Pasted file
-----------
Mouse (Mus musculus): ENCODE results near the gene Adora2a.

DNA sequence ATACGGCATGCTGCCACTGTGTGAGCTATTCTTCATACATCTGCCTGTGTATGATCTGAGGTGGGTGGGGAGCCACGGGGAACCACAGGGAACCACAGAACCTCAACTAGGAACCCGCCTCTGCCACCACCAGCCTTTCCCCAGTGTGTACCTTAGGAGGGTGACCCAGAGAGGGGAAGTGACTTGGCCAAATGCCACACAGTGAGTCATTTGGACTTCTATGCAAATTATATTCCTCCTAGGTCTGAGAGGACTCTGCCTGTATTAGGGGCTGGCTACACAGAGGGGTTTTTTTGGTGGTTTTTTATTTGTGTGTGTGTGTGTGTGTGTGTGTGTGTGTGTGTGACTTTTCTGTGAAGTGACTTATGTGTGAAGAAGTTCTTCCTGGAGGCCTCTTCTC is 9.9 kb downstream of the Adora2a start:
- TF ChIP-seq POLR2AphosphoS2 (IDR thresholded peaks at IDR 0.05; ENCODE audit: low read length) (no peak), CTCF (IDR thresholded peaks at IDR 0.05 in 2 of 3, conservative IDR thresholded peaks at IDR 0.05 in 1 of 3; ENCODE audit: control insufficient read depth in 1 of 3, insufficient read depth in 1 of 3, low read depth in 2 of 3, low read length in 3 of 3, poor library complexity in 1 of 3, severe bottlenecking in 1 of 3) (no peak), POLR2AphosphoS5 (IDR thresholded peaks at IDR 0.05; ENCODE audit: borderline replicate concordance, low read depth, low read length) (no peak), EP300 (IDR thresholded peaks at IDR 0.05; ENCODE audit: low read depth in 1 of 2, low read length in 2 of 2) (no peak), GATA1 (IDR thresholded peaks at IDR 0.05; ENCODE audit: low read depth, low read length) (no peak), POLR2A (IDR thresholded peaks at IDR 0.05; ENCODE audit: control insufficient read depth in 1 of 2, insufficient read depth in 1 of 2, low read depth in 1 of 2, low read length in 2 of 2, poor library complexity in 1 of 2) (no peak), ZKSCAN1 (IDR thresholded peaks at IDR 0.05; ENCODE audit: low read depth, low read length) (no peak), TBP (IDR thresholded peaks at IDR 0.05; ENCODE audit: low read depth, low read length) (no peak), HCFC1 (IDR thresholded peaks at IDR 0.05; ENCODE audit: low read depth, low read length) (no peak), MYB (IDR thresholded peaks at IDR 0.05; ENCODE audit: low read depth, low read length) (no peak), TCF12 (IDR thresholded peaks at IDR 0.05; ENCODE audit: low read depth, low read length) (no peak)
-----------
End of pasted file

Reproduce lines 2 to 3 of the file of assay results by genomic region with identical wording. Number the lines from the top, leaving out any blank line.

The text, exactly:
DNA sequence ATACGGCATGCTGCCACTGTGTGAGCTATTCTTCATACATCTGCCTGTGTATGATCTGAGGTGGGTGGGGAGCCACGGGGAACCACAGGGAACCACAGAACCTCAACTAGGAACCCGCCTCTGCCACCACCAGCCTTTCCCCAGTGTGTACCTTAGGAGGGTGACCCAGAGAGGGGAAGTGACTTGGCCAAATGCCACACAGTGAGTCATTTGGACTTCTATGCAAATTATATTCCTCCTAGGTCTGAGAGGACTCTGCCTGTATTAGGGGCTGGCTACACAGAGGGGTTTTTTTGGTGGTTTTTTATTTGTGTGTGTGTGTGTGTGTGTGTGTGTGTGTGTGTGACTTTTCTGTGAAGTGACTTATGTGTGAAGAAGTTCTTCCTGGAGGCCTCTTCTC is 9.9 kb downstream of the Adora2a start:
- TF ChIP-seq POLR2AphosphoS2 (IDR thresholded peaks at IDR 0.05; ENCODE audit: low read length) (no peak), CTCF (IDR thresholded peaks at IDR 0.05 in 2 of 3, conservative IDR thresholded peaks at IDR 0.05 in 1 of 3; ENCODE audit: control insufficient read depth in 1 of 3, insufficient read depth in 1 of 3, low read depth in 2 of 3, low read length in 3 of 3, poor library complexity in 1 of 3, severe bottlenecking in 1 of 3) (no peak), POLR2AphosphoS5 (IDR thresholded peaks at IDR 0.05; ENCODE audit: borderline replicate concordance, low read depth, low read length) (no peak), EP300 (IDR thresholded peaks at IDR 0.05; ENCODE audit: low read depth in 1 of 2, low read length in 2 of 2) (no peak), GATA1 (IDR thresholded peaks at IDR 0.05; ENCODE audit: low read depth, low read length) (no peak), POLR2A (IDR thresholded peaks at IDR 0.05; ENCODE audit: control insufficient read depth in 1 of 2, insufficient read depth in 1 of 2, low read depth in 1 of 2, low read length in 2 of 2, poor library complexity in 1 of 2) (no peak), ZKSCAN1 (IDR thresholded peaks at IDR 0.05; ENCODE audit: low read depth, low read length) (no peak), TBP (IDR thresholded peaks at IDR 0.05; ENCODE audit: low read depth, low read length) (no peak), HCFC1 (IDR thresholded peaks at IDR 0.05; ENCODE audit: low read depth, low read length) (no peak), MYB (IDR thresholded peaks at IDR 0.05; ENCODE audit: low read depth, low read length) (no peak), TCF12 (IDR thresholded peaks at IDR 0.05; ENCODE audit: low read depth, low read length) (no peak)